Saturday, May 19, 2012

Guest Post: Venetian Mirrors

Hi! I’m Joanna, a writer for Arcadian Lighting, a go-to source for beautiful LIGHT FIXTURES for the home. I spend my days gathering interior decorating ideas and images and sharing them with blog readers like you on blogs such as Whimages. Thanks so much for letting me share with you one of my favorite d├ęcor items, the Venetian mirror.

Dating back to the 16th century, Venetian mirrors were owned by royals and wealthy families. Their fine detailing and intricate beauty make them a stunning piece of art. While a true Venetian mirror is very costly, there are many quality reproductions which are affordable today. Since childhood, I’ve been fascinated by these mirrors with their ornate beveling, etching and cut glass curves. Here, I’ve gathered a collection of some of the loveliest mirrors I’ve run across.

This Venetian floor mirror makes a stunning addition to a sophisticated entry. This space is filled with lovely eclectic pieces.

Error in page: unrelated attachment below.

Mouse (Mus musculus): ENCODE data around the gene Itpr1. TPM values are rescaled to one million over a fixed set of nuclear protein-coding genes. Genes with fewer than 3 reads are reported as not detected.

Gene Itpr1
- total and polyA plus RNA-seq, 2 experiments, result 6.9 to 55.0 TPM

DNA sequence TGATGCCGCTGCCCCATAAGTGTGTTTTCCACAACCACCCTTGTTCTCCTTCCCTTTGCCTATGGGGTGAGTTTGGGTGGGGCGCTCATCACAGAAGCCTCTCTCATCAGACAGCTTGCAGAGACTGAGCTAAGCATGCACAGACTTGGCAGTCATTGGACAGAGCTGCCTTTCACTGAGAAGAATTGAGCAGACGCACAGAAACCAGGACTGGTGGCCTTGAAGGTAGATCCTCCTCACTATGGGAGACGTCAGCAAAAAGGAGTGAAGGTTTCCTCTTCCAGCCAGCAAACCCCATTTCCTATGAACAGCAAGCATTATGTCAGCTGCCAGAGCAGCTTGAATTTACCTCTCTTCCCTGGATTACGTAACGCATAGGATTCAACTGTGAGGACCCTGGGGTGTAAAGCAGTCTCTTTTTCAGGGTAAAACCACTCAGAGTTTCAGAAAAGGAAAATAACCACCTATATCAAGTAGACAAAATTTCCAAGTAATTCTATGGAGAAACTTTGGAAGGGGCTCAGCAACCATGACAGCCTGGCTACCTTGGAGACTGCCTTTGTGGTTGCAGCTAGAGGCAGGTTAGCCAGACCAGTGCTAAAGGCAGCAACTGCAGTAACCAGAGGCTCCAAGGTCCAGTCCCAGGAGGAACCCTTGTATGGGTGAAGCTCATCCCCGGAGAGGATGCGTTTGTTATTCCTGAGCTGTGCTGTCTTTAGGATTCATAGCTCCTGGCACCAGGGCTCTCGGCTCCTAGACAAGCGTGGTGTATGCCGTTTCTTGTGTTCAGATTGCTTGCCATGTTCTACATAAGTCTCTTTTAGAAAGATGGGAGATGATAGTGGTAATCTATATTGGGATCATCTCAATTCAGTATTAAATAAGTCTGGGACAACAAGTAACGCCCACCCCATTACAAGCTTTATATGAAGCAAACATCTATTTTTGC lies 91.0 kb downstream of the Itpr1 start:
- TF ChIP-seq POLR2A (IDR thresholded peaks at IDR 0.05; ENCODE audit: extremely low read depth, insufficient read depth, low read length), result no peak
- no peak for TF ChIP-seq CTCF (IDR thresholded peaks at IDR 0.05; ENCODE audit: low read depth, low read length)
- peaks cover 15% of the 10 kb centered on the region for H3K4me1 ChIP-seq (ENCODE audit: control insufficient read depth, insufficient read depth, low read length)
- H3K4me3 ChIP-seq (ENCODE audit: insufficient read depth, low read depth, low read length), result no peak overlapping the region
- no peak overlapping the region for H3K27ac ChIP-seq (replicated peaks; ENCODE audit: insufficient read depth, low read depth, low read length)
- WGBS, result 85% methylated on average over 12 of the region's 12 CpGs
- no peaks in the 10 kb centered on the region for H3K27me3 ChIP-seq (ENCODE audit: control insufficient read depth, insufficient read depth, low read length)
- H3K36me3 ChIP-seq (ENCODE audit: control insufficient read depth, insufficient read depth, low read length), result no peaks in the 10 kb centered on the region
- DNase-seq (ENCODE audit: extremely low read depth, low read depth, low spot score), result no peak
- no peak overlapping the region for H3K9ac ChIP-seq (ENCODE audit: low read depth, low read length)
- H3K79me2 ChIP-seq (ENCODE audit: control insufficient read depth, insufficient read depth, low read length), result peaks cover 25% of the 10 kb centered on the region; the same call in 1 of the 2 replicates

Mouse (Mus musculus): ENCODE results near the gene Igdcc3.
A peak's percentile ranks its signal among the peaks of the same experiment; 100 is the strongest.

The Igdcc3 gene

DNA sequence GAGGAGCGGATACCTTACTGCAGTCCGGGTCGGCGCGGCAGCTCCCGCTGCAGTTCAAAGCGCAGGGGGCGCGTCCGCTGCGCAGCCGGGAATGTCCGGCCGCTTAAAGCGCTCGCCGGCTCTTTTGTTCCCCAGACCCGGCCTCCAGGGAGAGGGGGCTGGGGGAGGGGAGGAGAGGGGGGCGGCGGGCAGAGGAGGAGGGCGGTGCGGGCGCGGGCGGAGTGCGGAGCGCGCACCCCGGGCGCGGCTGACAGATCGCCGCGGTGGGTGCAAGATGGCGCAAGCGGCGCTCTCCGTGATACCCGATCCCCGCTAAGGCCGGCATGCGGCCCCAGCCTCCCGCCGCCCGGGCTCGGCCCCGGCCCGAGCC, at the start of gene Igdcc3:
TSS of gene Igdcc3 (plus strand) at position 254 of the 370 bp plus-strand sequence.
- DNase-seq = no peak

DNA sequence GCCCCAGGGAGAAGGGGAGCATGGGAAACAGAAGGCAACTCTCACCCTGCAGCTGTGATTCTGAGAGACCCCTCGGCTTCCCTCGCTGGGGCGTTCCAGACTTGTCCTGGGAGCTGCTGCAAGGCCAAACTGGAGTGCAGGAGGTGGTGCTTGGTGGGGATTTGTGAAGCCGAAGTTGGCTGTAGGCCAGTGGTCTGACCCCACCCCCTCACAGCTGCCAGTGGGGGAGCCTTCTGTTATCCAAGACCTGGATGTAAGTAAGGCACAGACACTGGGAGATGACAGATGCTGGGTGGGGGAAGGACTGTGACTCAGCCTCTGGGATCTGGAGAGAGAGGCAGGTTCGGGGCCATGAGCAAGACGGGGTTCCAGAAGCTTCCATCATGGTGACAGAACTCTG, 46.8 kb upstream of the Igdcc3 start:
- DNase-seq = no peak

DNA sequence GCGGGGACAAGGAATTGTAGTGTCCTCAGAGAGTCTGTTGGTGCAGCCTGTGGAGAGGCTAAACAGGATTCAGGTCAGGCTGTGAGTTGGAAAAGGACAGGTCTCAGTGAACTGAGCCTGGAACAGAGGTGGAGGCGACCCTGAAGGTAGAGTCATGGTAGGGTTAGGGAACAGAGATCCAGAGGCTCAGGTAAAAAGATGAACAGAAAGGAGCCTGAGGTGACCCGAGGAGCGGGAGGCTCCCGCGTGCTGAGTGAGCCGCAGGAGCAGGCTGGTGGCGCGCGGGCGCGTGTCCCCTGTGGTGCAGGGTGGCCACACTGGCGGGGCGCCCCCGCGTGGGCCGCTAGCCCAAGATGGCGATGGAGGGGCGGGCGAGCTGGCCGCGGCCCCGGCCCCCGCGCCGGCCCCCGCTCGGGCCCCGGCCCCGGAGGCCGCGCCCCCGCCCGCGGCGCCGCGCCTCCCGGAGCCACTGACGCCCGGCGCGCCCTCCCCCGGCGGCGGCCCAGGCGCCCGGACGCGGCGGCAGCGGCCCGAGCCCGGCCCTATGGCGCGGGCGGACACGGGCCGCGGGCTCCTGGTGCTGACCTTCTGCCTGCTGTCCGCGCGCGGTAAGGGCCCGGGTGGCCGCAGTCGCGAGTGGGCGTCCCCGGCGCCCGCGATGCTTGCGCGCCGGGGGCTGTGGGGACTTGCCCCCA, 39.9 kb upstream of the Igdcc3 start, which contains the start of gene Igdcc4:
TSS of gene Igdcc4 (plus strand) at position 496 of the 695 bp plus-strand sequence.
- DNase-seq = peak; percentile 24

Accompanied by a mirrored vanity and delicate wall sconces, this breathtaking version makes you wonder if this is an authentic Venetian mirror.
Two simpler cut mirrors flank the sides of a doorway. This dressed down look goes well with the natural elements in the room such as the sisal rug.
Some design professionals think a mirror above a mantel is a no-no, but this mirror looks like it belongs.
An unusual modern light fixture is reflected back into the room by a glistening Venetian above the ornate mantel.
A pretty powder room gets all dressed up with a luminous mirror above the vanity--gorgeous.
A little girl’s room makes the perfect place to hang one of these fairytale beauties.